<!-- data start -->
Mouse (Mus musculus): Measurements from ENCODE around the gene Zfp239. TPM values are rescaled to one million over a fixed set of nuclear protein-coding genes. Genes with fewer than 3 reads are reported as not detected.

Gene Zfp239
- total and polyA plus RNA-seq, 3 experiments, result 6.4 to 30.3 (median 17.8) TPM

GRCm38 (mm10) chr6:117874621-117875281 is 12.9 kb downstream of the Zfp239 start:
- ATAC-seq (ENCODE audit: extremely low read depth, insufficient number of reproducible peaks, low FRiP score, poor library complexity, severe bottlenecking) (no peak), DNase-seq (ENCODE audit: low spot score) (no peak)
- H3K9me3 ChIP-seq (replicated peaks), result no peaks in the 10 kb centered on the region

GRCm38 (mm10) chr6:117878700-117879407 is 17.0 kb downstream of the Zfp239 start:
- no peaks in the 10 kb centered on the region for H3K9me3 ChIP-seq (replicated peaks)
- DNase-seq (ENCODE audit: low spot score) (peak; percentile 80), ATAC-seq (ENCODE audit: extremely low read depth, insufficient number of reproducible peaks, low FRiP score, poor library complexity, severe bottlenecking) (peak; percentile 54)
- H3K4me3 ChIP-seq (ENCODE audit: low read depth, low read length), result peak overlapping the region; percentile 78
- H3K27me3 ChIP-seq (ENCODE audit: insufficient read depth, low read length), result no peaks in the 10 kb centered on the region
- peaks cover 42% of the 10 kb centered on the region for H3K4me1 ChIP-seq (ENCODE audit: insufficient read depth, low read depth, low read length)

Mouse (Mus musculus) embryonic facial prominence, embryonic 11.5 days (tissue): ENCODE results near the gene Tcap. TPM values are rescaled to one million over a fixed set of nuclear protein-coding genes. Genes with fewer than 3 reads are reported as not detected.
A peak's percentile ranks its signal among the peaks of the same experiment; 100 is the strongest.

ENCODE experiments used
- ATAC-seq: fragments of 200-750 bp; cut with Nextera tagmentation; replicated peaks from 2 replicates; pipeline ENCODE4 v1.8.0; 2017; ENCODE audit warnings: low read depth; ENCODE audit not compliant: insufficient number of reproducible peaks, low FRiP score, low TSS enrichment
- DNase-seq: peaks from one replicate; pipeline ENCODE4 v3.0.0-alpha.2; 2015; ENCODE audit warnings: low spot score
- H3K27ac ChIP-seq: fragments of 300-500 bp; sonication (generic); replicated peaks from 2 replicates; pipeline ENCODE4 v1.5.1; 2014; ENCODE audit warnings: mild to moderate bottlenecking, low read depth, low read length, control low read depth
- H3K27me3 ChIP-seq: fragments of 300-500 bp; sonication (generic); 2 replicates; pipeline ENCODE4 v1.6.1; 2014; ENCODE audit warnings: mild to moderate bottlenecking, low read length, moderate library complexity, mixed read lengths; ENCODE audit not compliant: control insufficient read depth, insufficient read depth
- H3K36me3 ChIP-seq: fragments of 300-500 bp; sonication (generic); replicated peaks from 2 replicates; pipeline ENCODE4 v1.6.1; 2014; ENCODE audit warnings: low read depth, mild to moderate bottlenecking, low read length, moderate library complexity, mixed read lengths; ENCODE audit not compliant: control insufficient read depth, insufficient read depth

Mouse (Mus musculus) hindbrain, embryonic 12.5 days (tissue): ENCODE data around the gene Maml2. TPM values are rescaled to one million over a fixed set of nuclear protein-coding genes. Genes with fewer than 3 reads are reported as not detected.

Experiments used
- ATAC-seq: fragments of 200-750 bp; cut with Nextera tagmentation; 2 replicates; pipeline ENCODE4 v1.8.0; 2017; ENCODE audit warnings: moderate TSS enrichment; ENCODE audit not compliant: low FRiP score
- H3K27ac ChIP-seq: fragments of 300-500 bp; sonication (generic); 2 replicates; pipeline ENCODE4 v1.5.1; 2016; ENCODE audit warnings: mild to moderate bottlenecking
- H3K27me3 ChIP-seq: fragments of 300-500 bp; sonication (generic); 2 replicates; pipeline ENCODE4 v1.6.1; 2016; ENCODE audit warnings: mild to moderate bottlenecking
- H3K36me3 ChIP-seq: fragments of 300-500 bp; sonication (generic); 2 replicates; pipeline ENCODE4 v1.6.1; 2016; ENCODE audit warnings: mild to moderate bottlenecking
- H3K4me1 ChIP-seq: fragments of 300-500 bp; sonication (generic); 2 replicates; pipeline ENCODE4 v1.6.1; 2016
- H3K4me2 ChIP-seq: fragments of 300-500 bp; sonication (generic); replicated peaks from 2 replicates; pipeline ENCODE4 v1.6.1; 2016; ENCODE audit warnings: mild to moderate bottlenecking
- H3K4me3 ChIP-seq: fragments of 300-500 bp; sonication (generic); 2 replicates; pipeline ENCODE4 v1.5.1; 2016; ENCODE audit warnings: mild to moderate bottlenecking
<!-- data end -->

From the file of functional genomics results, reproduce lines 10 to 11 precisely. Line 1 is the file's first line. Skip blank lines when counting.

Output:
- H3K4me3 ChIP-seq (ENCODE audit: low read depth, low read length), result peak overlapping the region; percentile 78
- H3K27me3 ChIP-seq (ENCODE audit: insufficient read depth, low read length), result no peaks in the 10 kb centered on the region